Wednesday, February 24, 2010

Jerry Coyne can't help himself

Jerry Coyne is upset that Francis Collins the head of the NIH has the temerity to take advantage of that pesky First Amendment to discuss, on his own dime and his own time, his religious beliefs.

Regarding Francis Collins’s latest volume, Belief: Readings on the Reason for Faith, Coyne writes:
Even though Collins is now director of the National Institutes of Health, the love of Jesus is still welling up inside him, like an oil well that can’t be capped.  It’s produced another gusher.
I was under the impression that when Collins came aboard as NIH director, he was going to give up the public religious proselytizing, or at least his tendency to tell everyone that science proves the existence of God.  I was wrong.
You are not just wrong, you are also a liar, neither of which is news. Collins is not arguing that science proves God. He is arguing that there is a rational basis for his faith. That is quite a different matter.

You write "Even though…" as if you expected that his becoming the director of the NIH would quench the "love of Jesus" within. Why would you think so? What does one have to do with the other? Dumb.

Coyne writes:

And to those who say that he has the right to publish this sort of stuff, well, yes he does.  He has the legal right.  But it’s not judicious to argue publicly, as the most important scientist in the US, that there is scientific evidence for God.  Imagine, for example, the outcry that would ensue if Collins were an atheist and, as NIH director, published a collection of atheistic essays along the lines of Christopher Hitchens’s The Portable Atheist, but also arguing that scientific evidence proved that there was no God.  He would, of course, promptly be canned as NIH director.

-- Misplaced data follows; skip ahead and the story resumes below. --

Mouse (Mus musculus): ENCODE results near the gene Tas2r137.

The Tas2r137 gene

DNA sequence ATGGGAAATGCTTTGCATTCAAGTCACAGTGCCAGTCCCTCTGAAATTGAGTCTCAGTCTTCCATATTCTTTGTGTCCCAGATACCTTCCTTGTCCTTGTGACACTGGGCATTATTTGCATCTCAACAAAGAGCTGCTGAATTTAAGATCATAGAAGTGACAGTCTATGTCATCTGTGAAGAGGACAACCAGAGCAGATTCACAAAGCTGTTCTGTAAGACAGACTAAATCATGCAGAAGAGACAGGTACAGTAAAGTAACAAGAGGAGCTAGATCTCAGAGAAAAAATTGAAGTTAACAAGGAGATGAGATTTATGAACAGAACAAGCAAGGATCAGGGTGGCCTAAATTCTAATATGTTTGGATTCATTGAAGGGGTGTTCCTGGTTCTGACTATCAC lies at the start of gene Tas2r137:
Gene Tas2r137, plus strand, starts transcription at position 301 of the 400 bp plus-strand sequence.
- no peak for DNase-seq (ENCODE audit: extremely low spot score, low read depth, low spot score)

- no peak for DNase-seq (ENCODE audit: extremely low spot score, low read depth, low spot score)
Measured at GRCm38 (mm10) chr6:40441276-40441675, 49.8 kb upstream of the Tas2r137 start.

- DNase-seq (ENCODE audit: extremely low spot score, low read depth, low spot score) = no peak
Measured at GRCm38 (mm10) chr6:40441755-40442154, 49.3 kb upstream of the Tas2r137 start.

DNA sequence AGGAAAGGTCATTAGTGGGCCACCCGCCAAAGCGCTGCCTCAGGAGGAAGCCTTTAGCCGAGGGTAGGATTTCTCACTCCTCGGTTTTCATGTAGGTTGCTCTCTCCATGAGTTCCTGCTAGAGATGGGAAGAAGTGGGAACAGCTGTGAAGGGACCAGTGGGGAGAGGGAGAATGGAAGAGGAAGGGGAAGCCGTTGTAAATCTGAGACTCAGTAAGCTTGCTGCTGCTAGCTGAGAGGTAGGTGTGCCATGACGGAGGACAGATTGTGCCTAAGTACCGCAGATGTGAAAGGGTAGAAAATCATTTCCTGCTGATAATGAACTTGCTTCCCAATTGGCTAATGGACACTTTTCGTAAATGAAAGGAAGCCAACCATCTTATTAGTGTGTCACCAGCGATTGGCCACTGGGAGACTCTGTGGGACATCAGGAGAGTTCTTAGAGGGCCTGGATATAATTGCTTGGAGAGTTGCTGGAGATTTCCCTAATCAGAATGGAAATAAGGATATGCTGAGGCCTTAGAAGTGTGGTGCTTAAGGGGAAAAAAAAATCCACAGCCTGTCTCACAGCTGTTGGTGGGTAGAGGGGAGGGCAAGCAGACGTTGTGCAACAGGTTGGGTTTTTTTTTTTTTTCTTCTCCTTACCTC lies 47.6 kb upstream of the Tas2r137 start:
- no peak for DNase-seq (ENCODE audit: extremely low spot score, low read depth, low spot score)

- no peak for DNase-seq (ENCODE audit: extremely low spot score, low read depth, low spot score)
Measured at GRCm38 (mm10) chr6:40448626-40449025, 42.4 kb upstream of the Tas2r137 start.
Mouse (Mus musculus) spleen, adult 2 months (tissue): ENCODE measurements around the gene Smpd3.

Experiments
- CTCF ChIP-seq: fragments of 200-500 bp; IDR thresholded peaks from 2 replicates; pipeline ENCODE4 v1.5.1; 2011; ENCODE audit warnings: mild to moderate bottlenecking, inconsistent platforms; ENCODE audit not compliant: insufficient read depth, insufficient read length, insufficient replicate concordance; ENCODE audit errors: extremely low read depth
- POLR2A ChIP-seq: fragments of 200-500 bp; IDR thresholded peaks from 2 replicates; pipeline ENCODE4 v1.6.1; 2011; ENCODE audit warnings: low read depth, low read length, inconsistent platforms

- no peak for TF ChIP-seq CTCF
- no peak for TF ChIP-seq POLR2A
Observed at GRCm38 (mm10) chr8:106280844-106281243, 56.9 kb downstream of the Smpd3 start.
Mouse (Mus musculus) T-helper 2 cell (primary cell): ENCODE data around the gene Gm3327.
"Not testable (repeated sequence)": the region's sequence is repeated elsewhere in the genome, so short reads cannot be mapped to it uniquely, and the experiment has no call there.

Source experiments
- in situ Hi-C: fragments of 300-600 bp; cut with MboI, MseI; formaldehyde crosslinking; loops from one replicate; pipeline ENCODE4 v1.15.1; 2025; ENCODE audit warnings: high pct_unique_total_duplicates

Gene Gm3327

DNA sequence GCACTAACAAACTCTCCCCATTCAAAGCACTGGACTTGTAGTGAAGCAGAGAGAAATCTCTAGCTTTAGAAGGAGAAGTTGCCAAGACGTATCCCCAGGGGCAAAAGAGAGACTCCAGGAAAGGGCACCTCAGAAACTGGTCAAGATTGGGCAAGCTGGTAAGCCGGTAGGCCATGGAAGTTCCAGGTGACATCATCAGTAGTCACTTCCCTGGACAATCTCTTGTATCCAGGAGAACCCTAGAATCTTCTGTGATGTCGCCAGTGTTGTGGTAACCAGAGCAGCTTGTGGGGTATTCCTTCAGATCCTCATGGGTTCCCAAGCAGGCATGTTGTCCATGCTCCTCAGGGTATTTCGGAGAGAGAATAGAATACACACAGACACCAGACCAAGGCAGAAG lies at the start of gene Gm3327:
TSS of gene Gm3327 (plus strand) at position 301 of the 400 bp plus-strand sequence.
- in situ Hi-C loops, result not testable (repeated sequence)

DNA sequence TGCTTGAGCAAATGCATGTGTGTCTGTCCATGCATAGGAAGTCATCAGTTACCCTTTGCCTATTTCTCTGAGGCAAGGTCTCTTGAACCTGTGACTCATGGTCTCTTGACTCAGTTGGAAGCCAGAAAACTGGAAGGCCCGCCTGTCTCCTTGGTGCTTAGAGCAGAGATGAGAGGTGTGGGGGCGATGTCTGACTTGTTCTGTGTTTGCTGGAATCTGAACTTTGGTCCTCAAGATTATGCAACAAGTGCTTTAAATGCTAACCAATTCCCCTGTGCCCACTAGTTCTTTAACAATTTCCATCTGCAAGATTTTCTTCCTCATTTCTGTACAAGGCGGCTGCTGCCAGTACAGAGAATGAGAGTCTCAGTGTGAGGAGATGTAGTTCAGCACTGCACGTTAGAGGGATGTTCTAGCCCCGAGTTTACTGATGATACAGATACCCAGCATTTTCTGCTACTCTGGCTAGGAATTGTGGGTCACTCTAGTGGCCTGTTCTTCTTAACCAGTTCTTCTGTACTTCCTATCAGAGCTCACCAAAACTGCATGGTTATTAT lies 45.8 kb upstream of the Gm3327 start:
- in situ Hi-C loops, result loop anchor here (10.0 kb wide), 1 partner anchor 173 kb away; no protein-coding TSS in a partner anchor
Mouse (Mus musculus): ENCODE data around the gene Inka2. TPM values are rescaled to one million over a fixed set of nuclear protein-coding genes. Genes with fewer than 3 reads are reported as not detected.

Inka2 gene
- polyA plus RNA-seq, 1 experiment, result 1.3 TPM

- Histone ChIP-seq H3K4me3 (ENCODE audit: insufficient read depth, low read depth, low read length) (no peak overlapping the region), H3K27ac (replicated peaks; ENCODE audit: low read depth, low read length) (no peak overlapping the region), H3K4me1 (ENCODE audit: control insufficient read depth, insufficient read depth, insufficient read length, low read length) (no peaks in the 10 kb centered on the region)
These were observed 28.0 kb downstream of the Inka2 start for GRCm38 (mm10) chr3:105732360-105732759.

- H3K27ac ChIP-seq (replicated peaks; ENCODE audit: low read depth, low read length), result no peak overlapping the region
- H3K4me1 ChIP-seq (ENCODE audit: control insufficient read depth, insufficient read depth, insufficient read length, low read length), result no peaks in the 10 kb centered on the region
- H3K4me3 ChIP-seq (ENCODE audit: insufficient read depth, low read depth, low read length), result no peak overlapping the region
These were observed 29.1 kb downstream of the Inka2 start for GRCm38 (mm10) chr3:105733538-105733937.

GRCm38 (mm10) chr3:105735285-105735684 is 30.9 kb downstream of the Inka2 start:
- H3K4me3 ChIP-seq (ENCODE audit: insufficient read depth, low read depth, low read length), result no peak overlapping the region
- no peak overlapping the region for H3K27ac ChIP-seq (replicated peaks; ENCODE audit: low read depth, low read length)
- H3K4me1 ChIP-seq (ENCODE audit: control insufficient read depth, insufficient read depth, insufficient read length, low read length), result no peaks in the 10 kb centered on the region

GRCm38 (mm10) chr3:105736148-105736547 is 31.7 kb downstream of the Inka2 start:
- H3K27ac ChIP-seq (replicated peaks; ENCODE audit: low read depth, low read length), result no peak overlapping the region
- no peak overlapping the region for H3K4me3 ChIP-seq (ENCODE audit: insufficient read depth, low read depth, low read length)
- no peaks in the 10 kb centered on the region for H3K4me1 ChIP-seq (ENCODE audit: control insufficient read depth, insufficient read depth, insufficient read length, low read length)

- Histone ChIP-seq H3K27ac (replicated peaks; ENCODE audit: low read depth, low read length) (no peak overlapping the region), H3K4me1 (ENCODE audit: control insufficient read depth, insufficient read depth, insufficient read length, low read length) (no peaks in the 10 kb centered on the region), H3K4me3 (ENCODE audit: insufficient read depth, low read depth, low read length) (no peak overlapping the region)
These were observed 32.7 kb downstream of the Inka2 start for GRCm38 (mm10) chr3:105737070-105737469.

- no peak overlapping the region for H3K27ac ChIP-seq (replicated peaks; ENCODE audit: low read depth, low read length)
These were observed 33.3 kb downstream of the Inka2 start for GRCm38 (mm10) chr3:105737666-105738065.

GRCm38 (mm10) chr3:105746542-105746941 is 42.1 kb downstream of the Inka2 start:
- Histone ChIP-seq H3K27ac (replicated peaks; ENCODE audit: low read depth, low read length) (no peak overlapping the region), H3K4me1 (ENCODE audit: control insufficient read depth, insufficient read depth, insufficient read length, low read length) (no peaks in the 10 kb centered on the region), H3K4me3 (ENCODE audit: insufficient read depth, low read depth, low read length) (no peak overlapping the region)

What to say? Here is a peculiar admixture of the idiotic, a namby-pamby atheistic persecution-complex (we atheists never get to have fun, everyone hates us!) and false-analogy distortion. Coyne’s hypothetical martyr  should be fired if he argued that the evidence proved there is no God—because that would demonstrate scientific illiteracy.

Coyne truly is a nasty piece of work—the image of a jackal springs to mind. Collins does not even come close to arguing that science proves the existence of God. If he did, then I’d agree with Coyne, he should be fired. What Collins is actually arguing, in effect, is that Christians should embrace science because it affirms rather than threatens their faith. This is the unpardonable sin that makes the small-minded Jerry Coyne so blood-vessel-popping upset, that gets his fists clenched into tiny balls of self-righteous indignation—that someone, somewhere has the gall to disagree with his dogma and to argue for the compatibility between science and Christianity. 

That is what Collins is doing, primarily for an audience of believers. He is not arguing that science proves God. Coyne is lying

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